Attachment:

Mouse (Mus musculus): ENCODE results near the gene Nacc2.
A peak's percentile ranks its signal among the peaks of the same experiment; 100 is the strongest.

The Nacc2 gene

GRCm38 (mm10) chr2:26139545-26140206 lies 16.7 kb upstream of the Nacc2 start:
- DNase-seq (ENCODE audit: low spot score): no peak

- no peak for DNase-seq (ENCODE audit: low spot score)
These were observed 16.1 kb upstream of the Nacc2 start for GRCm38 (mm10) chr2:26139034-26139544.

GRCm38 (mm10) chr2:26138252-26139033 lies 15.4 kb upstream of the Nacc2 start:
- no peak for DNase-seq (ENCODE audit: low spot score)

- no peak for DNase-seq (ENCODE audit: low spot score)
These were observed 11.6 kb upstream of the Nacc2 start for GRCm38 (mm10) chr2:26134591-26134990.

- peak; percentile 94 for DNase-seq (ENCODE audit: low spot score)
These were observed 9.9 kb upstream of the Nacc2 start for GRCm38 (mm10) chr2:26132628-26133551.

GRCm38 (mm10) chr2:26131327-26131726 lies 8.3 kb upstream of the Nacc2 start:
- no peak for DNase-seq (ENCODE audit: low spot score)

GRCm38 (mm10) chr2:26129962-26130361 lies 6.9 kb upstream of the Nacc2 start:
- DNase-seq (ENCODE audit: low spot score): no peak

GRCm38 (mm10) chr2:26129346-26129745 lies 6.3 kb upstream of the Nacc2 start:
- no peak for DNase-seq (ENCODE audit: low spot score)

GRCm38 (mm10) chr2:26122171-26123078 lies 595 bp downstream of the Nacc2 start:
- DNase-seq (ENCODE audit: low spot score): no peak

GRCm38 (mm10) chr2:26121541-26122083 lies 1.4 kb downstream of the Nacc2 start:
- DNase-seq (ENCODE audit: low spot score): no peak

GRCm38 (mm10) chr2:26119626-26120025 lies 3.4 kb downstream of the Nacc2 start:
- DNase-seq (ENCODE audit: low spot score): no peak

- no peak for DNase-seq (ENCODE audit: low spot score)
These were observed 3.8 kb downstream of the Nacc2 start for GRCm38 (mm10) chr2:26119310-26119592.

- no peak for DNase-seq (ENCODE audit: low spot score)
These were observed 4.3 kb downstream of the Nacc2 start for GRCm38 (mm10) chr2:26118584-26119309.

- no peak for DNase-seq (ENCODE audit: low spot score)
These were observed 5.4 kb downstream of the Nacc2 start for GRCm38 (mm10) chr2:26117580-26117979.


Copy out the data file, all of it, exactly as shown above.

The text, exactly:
Mouse (Mus musculus): ENCODE results near the gene Nacc2.
A peak's percentile ranks its signal among the peaks of the same experiment; 100 is the strongest.

The Nacc2 gene

GRCm38 (mm10) chr2:26139545-26140206 lies 16.7 kb upstream of the Nacc2 start:
- DNase-seq (ENCODE audit: low spot score): no peak

- no peak for DNase-seq (ENCODE audit: low spot score)
These were observed 16.1 kb upstream of the Nacc2 start for GRCm38 (mm10) chr2:26139034-26139544.

GRCm38 (mm10) chr2:26138252-26139033 lies 15.4 kb upstream of the Nacc2 start:
- no peak for DNase-seq (ENCODE audit: low spot score)

- no peak for DNase-seq (ENCODE audit: low spot score)
These were observed 11.6 kb upstream of the Nacc2 start for GRCm38 (mm10) chr2:26134591-26134990.

- peak; percentile 94 for DNase-seq (ENCODE audit: low spot score)
These were observed 9.9 kb upstream of the Nacc2 start for GRCm38 (mm10) chr2:26132628-26133551.

GRCm38 (mm10) chr2:26131327-26131726 lies 8.3 kb upstream of the Nacc2 start:
- no peak for DNase-seq (ENCODE audit: low spot score)

GRCm38 (mm10) chr2:26129962-26130361 lies 6.9 kb upstream of the Nacc2 start:
- DNase-seq (ENCODE audit: low spot score): no peak

GRCm38 (mm10) chr2:26129346-26129745 lies 6.3 kb upstream of the Nacc2 start:
- no peak for DNase-seq (ENCODE audit: low spot score)

GRCm38 (mm10) chr2:26122171-26123078 lies 595 bp downstream of the Nacc2 start:
- DNase-seq (ENCODE audit: low spot score): no peak

GRCm38 (mm10) chr2:26121541-26122083 lies 1.4 kb downstream of the Nacc2 start:
- DNase-seq (ENCODE audit: low spot score): no peak

GRCm38 (mm10) chr2:26119626-26120025 lies 3.4 kb downstream of the Nacc2 start:
- DNase-seq (ENCODE audit: low spot score): no peak

- no peak for DNase-seq (ENCODE audit: low spot score)
These were observed 3.8 kb downstream of the Nacc2 start for GRCm38 (mm10) chr2:26119310-26119592.

- no peak for DNase-seq (ENCODE audit: low spot score)
These were observed 4.3 kb downstream of the Nacc2 start for GRCm38 (mm10) chr2:26118584-26119309.

- no peak for DNase-seq (ENCODE audit: low spot score)
These were observed 5.4 kb downstream of the Nacc2 start for GRCm38 (mm10) chr2:26117580-26117979.